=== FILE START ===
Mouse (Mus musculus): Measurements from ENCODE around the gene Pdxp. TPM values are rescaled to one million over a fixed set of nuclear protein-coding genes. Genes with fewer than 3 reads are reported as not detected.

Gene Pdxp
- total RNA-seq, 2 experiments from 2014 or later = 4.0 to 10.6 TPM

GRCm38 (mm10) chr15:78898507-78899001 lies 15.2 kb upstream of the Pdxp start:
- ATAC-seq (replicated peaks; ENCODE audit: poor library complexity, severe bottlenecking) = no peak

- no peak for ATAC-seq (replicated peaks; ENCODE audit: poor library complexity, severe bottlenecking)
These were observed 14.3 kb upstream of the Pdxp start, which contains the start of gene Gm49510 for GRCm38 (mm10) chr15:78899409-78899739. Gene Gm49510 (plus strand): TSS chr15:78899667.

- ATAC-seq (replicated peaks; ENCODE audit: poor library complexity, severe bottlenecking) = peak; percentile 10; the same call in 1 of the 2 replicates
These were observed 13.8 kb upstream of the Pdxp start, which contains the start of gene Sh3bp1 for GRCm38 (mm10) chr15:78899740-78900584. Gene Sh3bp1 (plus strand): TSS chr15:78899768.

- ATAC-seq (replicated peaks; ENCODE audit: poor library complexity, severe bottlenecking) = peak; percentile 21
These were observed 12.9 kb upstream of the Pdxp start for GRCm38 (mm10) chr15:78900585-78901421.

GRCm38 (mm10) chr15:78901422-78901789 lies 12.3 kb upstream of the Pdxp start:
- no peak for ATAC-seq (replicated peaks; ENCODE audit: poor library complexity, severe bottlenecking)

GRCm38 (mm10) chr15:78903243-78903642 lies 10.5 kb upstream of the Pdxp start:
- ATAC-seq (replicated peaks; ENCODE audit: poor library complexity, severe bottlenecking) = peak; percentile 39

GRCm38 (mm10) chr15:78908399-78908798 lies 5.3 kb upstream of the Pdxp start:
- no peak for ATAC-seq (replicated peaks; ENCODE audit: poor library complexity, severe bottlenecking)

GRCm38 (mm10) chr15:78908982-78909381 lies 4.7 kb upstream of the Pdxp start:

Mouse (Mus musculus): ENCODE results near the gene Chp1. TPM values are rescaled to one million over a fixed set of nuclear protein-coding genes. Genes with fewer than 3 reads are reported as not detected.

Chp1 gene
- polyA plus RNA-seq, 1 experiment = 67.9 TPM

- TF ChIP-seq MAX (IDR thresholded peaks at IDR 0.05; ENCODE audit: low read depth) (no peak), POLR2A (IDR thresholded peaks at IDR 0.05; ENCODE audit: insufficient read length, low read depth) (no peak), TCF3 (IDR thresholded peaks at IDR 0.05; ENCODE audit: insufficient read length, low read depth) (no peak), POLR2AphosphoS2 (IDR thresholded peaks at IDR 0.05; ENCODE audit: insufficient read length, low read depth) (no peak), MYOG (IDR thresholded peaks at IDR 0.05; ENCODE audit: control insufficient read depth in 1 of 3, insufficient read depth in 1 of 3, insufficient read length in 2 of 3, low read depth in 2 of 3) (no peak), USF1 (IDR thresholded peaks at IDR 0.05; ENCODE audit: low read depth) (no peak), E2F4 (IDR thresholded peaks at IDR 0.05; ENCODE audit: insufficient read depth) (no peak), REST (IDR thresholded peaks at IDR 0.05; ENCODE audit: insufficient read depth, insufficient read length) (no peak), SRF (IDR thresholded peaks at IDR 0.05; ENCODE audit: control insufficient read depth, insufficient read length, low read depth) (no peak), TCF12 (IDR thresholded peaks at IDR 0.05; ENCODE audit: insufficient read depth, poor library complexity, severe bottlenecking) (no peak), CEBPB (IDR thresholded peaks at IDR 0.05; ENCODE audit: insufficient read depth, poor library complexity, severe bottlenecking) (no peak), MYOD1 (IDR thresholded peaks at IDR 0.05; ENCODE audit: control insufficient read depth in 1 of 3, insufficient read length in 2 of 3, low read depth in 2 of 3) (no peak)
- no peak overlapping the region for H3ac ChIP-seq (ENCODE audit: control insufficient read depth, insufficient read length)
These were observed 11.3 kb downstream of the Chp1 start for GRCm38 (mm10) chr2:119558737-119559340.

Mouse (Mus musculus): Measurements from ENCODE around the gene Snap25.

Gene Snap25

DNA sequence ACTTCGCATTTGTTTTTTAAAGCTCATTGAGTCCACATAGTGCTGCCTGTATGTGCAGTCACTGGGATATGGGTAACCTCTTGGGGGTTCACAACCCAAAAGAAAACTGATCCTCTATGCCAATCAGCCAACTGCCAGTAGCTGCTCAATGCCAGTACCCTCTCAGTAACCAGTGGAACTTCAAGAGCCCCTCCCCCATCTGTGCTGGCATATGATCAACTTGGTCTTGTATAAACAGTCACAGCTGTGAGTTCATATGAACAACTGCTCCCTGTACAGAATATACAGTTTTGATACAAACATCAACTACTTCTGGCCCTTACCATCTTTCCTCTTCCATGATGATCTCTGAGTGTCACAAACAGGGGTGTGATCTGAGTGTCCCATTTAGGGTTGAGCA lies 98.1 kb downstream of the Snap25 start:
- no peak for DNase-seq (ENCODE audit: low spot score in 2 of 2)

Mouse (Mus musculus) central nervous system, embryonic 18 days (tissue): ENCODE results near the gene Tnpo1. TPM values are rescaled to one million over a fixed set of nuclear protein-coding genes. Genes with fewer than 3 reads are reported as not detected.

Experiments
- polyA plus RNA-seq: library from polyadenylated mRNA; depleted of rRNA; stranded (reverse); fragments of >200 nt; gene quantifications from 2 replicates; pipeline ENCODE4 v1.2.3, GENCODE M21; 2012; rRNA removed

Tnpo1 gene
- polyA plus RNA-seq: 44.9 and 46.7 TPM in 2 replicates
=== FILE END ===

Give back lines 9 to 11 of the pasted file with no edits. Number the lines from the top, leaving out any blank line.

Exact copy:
These were observed 13.8 kb upstream of the Pdxp start, which contains the start of gene Sh3bp1 for GRCm38 (mm10) chr15:78899740-78900584. Gene Sh3bp1 (plus strand): TSS chr15:78899768.

- ATAC-seq (replicated peaks; ENCODE audit: poor library complexity, severe bottlenecking) = peak; percentile 21
These were observed 12.9 kb upstream of the Pdxp start for GRCm38 (mm10) chr15:78900585-78901421.